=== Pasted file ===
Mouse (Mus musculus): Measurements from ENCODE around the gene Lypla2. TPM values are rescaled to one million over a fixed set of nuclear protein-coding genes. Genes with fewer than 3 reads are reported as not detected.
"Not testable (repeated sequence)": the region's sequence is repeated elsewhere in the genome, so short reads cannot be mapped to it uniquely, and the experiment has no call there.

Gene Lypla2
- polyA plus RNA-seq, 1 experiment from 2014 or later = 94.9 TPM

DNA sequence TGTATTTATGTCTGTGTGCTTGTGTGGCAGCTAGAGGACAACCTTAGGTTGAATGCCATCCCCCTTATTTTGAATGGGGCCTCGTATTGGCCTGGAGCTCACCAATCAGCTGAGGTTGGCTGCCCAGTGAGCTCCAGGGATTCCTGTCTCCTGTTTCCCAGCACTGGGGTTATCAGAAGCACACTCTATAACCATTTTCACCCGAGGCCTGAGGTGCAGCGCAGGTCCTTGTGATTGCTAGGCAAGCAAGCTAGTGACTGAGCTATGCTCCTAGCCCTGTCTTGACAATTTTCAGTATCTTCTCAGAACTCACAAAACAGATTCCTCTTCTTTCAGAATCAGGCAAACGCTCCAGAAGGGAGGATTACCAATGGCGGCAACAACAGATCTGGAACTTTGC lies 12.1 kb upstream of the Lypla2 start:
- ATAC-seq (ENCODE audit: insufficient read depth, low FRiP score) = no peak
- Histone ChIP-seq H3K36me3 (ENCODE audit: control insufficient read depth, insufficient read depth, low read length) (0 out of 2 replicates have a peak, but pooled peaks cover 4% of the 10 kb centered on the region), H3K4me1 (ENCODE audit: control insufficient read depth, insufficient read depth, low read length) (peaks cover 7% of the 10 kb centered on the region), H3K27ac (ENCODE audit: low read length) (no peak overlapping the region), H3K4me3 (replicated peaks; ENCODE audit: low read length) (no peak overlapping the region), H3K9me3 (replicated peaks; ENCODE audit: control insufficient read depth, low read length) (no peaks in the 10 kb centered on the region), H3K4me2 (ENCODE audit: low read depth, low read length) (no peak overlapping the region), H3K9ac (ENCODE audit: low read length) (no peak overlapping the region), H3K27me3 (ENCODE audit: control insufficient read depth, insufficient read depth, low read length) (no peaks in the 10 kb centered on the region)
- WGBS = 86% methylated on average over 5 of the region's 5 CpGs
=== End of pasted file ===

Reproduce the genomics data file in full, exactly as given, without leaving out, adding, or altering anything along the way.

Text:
Mouse (Mus musculus): Measurements from ENCODE around the gene Lypla2. TPM values are rescaled to one million over a fixed set of nuclear protein-coding genes. Genes with fewer than 3 reads are reported as not detected.
"Not testable (repeated sequence)": the region's sequence is repeated elsewhere in the genome, so short reads cannot be mapped to it uniquely, and the experiment has no call there.

Gene Lypla2
- polyA plus RNA-seq, 1 experiment from 2014 or later = 94.9 TPM

DNA sequence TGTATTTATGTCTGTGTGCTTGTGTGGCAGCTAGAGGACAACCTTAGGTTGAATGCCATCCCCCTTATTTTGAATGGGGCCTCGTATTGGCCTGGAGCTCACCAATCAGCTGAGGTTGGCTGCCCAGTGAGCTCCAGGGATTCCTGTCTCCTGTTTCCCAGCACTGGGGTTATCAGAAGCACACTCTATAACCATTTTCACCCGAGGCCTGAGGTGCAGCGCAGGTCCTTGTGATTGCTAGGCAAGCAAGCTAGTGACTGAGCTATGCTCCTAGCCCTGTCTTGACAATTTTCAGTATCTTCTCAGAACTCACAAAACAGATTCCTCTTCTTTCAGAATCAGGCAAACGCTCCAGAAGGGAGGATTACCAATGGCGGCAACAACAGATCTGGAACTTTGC lies 12.1 kb upstream of the Lypla2 start:
- ATAC-seq (ENCODE audit: insufficient read depth, low FRiP score) = no peak
- Histone ChIP-seq H3K36me3 (ENCODE audit: control insufficient read depth, insufficient read depth, low read length) (0 out of 2 replicates have a peak, but pooled peaks cover 4% of the 10 kb centered on the region), H3K4me1 (ENCODE audit: control insufficient read depth, insufficient read depth, low read length) (peaks cover 7% of the 10 kb centered on the region), H3K27ac (ENCODE audit: low read length) (no peak overlapping the region), H3K4me3 (replicated peaks; ENCODE audit: low read length) (no peak overlapping the region), H3K9me3 (replicated peaks; ENCODE audit: control insufficient read depth, low read length) (no peaks in the 10 kb centered on the region), H3K4me2 (ENCODE audit: low read depth, low read length) (no peak overlapping the region), H3K9ac (ENCODE audit: low read length) (no peak overlapping the region), H3K27me3 (ENCODE audit: control insufficient read depth, insufficient read depth, low read length) (no peaks in the 10 kb centered on the region)
- WGBS = 86% methylated on average over 5 of the region's 5 CpGs